Ransomware attacks are financially motivated. Attackers target organizations to extract a ransom payment or target the theft of critical data such as electronic protected health information (ePHI) and personally identifiable information (PII). Because health care organizations cannot afford to be paralyzed for long periods, there may be a higher likelihood that ransom fees will eventually be paid. Other reasons healthcare providers, in particular, are attractive targets include a lack of training and awareness. Employees and staff are often not adequately trained on how to avoid being hacked and the organization may be using outdated software and technologies that are more susceptible to attack.

For healthcare providers, a ransomware attack can be particularly significant. Pursuing valuable ePHI, attackers are aware of exploitable vulnerabilities and are opting to hold hospitals hostage rather than use traditional data theft methods. Information at hospitals is time-critical; sudden lack of access to critical data in emergency rooms and operating rooms could result in substantial disruption and threat to patient lives and safety. Potential impacts can include disruption of operations, loss of, or inability to access key information, breakdown of communication, unauthorized disclosure of PHI/PII, intellectual property, or other confidential electronic health records (EHR), and reputational and brand impact.

The cost of investing in cybersecurity can pay huge dividends over the long-term. Healthcare organizations need to analyze and weigh the importance of these investments against the potential impact of ransomware and other types of cyber-attacks. Such attacks are likely to continue to evolve in complexity and frequency, and a mature cybersecurity program can help reduce the impact of these attacks. The most secure, vigilant, and resilient organizations have focused and well-configured technologies and well-defined and executed security processes to prevent and detect threats, as well as contingency plans to help reduce the impact of such attacks as much as possible.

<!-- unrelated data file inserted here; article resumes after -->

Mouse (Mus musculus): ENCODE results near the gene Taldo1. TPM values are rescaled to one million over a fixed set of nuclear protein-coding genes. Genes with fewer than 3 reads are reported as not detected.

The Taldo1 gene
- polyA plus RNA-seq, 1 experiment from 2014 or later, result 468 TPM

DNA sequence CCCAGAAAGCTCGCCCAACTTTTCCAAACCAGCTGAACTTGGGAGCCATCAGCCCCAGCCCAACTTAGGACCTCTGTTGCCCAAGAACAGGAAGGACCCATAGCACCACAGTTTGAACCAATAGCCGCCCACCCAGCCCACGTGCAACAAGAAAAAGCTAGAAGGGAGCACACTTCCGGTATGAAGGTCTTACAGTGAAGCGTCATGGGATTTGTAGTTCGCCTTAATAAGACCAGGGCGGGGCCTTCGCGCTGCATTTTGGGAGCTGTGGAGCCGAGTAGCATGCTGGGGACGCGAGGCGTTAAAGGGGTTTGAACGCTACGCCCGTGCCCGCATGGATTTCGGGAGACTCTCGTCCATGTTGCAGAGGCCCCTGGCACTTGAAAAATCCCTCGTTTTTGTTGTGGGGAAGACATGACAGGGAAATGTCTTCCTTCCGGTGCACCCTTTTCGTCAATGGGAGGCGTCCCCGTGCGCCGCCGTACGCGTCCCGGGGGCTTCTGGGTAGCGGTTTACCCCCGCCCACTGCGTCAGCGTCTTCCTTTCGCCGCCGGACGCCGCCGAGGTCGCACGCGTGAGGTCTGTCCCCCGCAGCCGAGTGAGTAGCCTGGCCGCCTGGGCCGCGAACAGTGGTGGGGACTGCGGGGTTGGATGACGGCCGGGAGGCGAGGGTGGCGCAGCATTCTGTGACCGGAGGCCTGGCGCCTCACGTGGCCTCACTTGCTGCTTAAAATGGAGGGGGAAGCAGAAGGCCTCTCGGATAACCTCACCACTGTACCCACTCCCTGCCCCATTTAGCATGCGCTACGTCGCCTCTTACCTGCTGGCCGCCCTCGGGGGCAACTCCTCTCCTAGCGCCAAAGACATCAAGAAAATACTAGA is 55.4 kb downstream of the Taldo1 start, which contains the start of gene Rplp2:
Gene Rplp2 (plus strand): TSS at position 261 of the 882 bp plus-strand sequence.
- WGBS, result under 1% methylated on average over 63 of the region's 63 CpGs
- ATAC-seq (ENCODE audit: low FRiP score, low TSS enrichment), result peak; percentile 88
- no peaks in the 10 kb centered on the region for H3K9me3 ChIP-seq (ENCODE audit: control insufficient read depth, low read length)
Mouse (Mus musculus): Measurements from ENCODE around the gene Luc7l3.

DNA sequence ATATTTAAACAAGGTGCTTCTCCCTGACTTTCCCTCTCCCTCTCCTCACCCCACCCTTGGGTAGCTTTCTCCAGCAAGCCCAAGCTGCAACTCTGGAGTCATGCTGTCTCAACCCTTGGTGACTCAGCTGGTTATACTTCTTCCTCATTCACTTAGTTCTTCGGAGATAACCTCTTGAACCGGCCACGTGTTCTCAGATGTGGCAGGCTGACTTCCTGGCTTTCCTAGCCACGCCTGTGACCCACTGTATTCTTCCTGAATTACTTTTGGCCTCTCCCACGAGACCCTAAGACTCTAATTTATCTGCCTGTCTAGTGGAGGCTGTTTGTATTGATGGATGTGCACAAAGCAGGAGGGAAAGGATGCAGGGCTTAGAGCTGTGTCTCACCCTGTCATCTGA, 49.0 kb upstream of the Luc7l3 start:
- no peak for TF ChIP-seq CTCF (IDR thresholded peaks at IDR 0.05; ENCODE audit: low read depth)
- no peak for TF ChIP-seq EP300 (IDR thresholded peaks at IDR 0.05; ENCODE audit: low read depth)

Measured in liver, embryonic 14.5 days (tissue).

Raj Mehta is a partner in Deloitte's Cyber Risk Services.

[Image courtesy of BOAZ YIFTACH/FREEDIGITALPHOTOS.NET]

It's Medtronic & Qualcomm Vs. Google & Dexcom in Race to Develop Next-Gen CGM

It's Medtronic & Qualcomm Vs. Google & Dexcom in Race to Develop Next-Gen CGM

Both partnerships aim to develop low cost, smaller, disposable continuous glucose monitoring systems that leverage data and analytics to provide actionable insights to diabetes patients.

Arundhati Parmar 

Back in August 2015, continuous glucose monitoring firm Dexcom announced that it would be partnering with Verily, formerly Google Life Sciences to build smaller, cheaper, disposable CGM sensors beefed up with analytics.

Here's how Dexcom's CEO, Kevin Sayer, described the effort in a November earnings call. 

We intend to work together to develop simple low-cost sensor systems integrated into advanced data analytics platforms to improve diabetes care from pre-diabetes all the way through intensive insulin therapy. We expect these advances will make diabetes management much more convenient and flexible than ever before, and we are excited for the promise this technology holds for patients and caregivers.

Now another medtech heavyweight is intending to make CGM devices much for affordable for a broad swath of people. Medtronic announced Wednesday that it is partnering with Qualcomm Life, a subsidiary of tech company Qualcomm, to jointly develop a next-generation CGM system that will incorporate a new sensor and smaller design. These single-use, disposable CGMs would be able to provide both near real-time and retrospective glucose data to type 2 diabetes patients. 

"Our vision is to transform diabetes care so people with diabetes can enjoy greater freedom and better health," said Laura Stoltenberg, vice president and general manager, Non-Intensive Diabetes Therapies at Medtronic, in a Medtronic news release. "We are thrilled to be collaborating with Qualcomm Life - a best-in-class leader in wireless technologies that is ahead of the curve in a rapidly changing connected world - to develop innovative and affordable CGM systems that will fundamentally change type 2 diabetes management." 

Stay on top of medtech trends and attend the MD&M East conference at the Jacob Javits Convention Center in New York, June 14-16.

Type 2 diabetes patients typically stick their fingers twice a day to get glucose readings